to be a great artist, as well as a man of delicate nervoris organization ; and he therefore very well knew that he owed to intense study of himself and of the world to most indefatigable industry - the means of stamping immortality on the delineations of mental emotion. - Sir Egerton would fain deceive himselfbut he does not succeed even in that: by us, and by all who have observed his career attentively, it is considered as highly probable that, had he done justice to his own powers, had he been able to command his thirst for fame, and brave enough to make one really great effort, and await the result with manly calmness, instead of frittering away his strength in puny lucubrations, each forgotten next morning only to be followed by another equally ephemeral, he might have long ere now taken his place among the best of his age ; but if a man, a man of leisure and fortune too, far removed from the necessity of writing for bread, will indulge himself in a fretful career of pettynesses, he must take the consequences. The men whose lot he would fain have partaken were cast in a far other mould than his : they did not confound real literary industry, the noble toil of energetic intellect, with the habit of covering every day a certain surface of paper—they never expected the rewards of first-rate authorship from broadsides and pamphlets, a few hasty novels,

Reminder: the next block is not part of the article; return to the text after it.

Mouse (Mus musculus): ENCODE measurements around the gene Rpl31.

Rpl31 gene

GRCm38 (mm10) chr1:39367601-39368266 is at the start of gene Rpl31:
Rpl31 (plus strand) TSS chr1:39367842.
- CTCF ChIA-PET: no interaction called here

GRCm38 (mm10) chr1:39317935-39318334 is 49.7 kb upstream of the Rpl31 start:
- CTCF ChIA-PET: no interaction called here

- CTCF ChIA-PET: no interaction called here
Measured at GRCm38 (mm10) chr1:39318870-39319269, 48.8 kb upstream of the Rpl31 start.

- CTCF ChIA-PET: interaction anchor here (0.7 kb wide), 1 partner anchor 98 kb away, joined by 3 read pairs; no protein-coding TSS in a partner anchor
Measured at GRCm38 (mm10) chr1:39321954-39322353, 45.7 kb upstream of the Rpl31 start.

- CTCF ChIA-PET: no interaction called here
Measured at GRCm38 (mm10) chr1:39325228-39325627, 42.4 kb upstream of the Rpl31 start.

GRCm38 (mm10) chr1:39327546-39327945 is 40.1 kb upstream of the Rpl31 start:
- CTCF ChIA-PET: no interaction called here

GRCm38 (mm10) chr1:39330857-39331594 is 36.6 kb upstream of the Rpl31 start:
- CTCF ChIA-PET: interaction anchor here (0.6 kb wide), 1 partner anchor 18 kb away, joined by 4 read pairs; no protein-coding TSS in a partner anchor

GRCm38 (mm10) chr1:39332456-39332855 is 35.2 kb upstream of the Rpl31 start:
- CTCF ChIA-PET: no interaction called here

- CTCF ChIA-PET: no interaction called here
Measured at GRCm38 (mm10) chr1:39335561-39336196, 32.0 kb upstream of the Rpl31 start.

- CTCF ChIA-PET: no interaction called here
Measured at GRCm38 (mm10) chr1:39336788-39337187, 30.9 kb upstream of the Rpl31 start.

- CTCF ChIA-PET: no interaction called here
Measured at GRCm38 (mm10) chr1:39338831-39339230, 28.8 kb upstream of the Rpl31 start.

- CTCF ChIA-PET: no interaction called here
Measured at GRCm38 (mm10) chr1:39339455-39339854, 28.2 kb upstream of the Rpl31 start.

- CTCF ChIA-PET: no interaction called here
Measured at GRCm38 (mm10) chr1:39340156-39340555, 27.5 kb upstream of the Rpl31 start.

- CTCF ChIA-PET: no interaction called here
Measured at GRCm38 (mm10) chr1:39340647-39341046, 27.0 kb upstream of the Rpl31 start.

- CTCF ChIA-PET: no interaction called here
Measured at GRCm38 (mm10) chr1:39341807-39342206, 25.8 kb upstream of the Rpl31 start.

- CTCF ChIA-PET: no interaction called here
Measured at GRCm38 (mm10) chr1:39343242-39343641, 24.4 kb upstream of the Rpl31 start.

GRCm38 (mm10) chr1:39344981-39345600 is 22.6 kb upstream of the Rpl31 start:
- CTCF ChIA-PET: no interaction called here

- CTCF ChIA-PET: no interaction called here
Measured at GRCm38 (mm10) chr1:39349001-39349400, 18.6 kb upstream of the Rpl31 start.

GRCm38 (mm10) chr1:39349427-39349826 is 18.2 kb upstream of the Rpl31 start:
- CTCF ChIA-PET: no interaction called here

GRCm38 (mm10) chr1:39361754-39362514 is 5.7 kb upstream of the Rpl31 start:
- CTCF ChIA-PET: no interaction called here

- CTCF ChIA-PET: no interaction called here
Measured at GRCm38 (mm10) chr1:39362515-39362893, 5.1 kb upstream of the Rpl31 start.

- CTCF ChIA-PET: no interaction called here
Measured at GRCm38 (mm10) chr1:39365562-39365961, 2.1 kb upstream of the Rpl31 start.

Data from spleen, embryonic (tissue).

and a swarm of black-letter reprints. Hi . But of all this, as we have already hinted, Sir Egerton himself,

in his saner moods, appears to be completely conscious. He then feels, as we all see, that the temperament of genius has been his in an exquisite degree, but that his strength of mind and fixity of purpose have never been on the same scale either with that or with his ambition. It is on this point that we wish principally to arrest the attention of young literary enthusiasts. The delicate sensibilities of genius are precious gifts : nothing great can be done without them ; but by their means alone nothing either great or good ever has been or ever will be effected in the world of letters. They are but the materials for laborious and patient art to work with ; and he who cannot command them within his own bosom, will never command the thoughts and feelings of mankind to such an extent as is required for the erection of an intellectual authority over a cultivated age. Sir Egerton's ambition in this way has evidently been set upon something rather more important than the Barony of Chandos.